Oathtaker by Patricia Reding
Oathtaker is a fantasy where a young and inexperienced heroine takes on the responsibility for two vitally important infants, whom a villainous woman is set to destroy. I liked it, but there were a few things that bugged me.
Things I liked:
First off, I found the character and location names, easy to read and pronounce. This is rare in a fantasy book. It was refreshing not to have to guess at pronounciation. I've begun to be really sick of the goofy names in this genre. Then again, the rather sudden tendency to name the horses near the end of the story, like that was significant, kind of surprised me, and the horses' names were more fantasy-bookish than the people's names.
The cover was simply beautiful and right on the mark for this genre. I like the one that shows Mara's face, but the one with Mara facing away is also nice. The editing is excellent. There are very few errors throughout, and the usage of grammar is solid and consistent. This is a long book, but it flows well and is easy to read. That's good for folks who like to stay engaged with a story for a long time.
The action sequences are well done and exciting, particularly the opening battle and the final battle. There's also some infiltration and sneaking about that I enjoyed. Add to that some clean romance. There's tension (the characters even call it that a few times), but nothing more racy than sitting in each other's arms on a bench or taking a walk. I like how the connection between Mara and Dixon was built and resolved. And on that note, I really dig the solid ending, no cliffhanger. There's room for another, but it leaves you satisfied. The main conflict is resolved. Then again, the court case seemed out of place. It felt like I was suddenly reading a different genre.
As for my favorite characters, well, they weren't the main two: Mara and Dixon. My favorite villain was Lilith. She's just plain evil, wrapped in a pretty shell. I like how she's supposed to be on the side of good and that's how she gets away with things until she makes her move. The Select scent, and how she imitates it, how that's described, is excellent. My favorite hero was Velia. I loved Velia. She is a great example of female fantasy heroine. I found myself wishing the whole story was told from her perspective instead of Mara's, but she only comes into the picture near the end.
Things I didn't like:
The dialog was often choppy or fell into sort of an interrogation. There was also a lot of repetition and back and forth between the characters, almost like they were all either being hard headed or not listening to each other. I also noted numerous out of place emotional responses during dialog. Like they were just tacked on as an afterthought to liven it up. As I got deeper into the book, I began to pick up on a trend in the dialog. It seemed that after a while there was no real differentiation between how most of the people spoke and acted while talking, especially among the good guys.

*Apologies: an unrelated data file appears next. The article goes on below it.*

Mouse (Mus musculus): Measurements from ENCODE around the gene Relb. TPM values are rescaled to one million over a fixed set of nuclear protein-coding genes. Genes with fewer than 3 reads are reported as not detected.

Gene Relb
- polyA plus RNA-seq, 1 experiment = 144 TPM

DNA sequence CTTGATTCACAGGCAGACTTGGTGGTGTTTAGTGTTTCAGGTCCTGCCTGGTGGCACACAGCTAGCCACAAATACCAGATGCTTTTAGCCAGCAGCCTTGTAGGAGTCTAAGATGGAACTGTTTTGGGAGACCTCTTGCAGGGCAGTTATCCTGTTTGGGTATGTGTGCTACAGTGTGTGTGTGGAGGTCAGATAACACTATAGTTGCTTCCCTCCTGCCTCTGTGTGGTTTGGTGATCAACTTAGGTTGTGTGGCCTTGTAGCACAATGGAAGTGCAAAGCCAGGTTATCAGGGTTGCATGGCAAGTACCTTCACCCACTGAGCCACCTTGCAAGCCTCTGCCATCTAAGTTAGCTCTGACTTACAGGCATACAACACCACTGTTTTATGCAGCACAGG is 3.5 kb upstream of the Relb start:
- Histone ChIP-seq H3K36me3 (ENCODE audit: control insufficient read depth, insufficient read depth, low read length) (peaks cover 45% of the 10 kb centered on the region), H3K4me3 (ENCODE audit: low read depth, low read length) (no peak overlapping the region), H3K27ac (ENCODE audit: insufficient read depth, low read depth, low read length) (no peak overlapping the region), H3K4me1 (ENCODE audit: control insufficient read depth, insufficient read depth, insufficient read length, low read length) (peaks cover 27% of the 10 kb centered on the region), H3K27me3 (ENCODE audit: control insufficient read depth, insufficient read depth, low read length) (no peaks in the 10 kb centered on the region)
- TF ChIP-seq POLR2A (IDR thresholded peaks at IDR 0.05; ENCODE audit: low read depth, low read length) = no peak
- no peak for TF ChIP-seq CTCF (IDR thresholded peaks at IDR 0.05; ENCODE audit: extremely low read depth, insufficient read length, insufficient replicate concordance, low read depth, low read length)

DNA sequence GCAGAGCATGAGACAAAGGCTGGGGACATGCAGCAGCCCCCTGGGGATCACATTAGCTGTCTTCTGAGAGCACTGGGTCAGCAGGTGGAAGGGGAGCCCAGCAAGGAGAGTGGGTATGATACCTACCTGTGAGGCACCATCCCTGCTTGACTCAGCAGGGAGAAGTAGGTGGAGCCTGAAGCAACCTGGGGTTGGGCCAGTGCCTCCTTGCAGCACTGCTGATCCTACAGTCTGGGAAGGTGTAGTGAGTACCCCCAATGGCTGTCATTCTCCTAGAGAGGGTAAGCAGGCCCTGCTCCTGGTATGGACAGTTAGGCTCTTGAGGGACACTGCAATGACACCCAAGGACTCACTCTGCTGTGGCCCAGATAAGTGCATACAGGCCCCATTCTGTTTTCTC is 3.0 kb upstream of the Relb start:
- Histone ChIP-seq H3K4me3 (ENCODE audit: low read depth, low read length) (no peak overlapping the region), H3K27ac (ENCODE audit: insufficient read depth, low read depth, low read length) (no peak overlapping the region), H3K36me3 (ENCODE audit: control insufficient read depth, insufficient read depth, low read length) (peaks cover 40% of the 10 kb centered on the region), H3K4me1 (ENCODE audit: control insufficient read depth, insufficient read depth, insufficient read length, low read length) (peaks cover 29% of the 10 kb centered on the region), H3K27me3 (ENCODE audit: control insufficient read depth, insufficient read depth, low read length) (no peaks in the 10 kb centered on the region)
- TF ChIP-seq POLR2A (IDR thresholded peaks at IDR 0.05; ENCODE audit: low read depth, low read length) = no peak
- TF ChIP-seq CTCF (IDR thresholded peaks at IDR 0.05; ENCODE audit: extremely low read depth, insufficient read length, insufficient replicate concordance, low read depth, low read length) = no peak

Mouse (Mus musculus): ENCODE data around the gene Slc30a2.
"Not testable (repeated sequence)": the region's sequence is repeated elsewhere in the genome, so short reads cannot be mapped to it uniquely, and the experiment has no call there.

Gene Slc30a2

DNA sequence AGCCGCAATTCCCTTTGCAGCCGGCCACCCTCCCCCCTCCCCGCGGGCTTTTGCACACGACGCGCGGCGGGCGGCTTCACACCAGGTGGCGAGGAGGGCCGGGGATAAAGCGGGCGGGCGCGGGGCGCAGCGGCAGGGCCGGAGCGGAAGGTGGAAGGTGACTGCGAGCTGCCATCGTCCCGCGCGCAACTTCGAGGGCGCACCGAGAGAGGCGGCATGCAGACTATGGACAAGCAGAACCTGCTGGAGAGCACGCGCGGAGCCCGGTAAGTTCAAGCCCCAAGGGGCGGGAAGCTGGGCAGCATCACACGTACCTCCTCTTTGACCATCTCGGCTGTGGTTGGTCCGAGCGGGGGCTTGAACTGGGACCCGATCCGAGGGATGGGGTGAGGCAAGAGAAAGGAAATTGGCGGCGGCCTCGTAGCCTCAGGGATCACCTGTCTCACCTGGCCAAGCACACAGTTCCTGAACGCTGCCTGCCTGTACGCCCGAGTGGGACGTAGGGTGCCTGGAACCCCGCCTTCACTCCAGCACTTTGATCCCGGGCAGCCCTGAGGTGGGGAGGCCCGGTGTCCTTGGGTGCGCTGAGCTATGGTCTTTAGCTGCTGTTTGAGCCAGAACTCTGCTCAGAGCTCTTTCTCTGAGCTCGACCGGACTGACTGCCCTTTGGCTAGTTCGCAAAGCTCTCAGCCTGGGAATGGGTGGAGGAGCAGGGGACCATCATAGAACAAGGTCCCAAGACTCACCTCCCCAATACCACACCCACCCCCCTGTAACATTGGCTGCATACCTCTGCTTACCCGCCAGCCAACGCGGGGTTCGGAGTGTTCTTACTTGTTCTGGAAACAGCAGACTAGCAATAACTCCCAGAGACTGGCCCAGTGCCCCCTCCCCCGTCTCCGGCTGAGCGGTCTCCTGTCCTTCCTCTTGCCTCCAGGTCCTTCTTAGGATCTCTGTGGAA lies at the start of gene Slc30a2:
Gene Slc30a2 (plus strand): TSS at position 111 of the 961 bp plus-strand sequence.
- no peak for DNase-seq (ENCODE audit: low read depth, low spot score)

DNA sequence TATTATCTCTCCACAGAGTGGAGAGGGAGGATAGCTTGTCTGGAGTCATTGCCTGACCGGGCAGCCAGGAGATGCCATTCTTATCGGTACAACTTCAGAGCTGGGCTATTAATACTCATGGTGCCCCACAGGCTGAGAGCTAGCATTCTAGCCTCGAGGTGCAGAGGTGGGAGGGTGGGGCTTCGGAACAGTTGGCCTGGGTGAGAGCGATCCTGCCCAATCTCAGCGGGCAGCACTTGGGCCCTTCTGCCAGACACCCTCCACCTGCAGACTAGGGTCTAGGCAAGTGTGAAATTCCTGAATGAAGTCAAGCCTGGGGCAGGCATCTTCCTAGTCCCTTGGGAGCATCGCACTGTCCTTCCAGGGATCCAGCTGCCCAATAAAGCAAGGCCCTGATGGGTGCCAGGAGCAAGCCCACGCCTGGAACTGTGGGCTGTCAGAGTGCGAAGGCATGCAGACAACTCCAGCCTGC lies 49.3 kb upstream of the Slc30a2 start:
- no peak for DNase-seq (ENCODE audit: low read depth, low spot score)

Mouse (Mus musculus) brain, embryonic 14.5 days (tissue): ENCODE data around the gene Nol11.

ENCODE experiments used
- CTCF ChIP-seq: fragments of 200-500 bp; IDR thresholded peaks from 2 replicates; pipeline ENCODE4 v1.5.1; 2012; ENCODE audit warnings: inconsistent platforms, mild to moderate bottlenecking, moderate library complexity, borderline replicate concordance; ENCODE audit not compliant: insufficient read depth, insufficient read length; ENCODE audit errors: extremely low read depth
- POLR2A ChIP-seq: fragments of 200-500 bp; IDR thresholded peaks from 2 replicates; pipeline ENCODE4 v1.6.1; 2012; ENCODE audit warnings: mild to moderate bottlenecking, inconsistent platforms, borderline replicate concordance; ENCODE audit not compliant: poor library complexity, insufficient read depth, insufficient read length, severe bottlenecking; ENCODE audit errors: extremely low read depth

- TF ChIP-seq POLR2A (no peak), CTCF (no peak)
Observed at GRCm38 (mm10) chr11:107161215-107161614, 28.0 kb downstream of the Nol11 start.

This probably fed into why I never really felt a connection to most of the characters. I didn't dislike them, just didn't feel particularly worried for them when something went wrong or happy for them when something went right. Often, people are introduced, then the doings of groups of them are listed out. I lost track of who was whom frequently.
It's also a little hard to root for people who act in illogical ways, at least it is so for me. For example, when running for help, why would you start with niceties? I think you'd much more likely start with the plea for help or the announcement of danger, specifically, not dancing around the subject. When running for safety, why would you stop and study in one place for weeks or months instead of continuing on directly to the safe haven and keeping your extremely important charges there? Or, when trying to save someone, why would one of the characters refuse to let the other get on with it and just run alongside for an on-the-go breakdown of what's happening?
As for the magic system, it's intriguing, but how Mara learns about it isn't. She's just so hard headed and clueless: about the magic, about her role, about what to do next. Lack of training just doesn't fly for how difficult it is for Dixon and the others to convince her that she's doing magical things. Then suddenly, she's all about redefining magic. She's kind of a disappointment. Also, this story features the most useless magical item I've ever read about: the oracle.
Colloquialisms and foods that exist in our world just kind of destroyed the feeling of being in another one when they popped up in the story. Sure, they may be eating crepes or whatever, but I don't want to hear them called that. Nope, I like to hear them described and then try to make that connection myself. I'm sure there's no France in Oosa. The descriptions of the food reminded me of those you might find in a food magazine. They did sound appetizing, but they felt out of place.
This is an epic-length fantasy, but not quite what I would call an epic fantasy. I liked it, but I found a lot of things just a bit off from what I'd expect in a fantasy book. As someone who reads the likes of Robert Jordan, Tracy Hickman and Margaret Weiss, Terry Brooks, and Terry Goodkind, I feel like I have a good grasp of what makes a truly memorable epic fantasy, one I'd want to read over and over again. This book had some of that, but not quite all of it.
I think casual or new readers of fantasy might find this to their liking, particularly those who like a book that will keep them busy for a long while. I also think that people who like fantasies without a lot of tonguetwisters will find this relievingly free of hard to pronounce names and locations. I know I did.
I received the review copy of this book from the author in exchange for an honest and fair review.
View all my reviews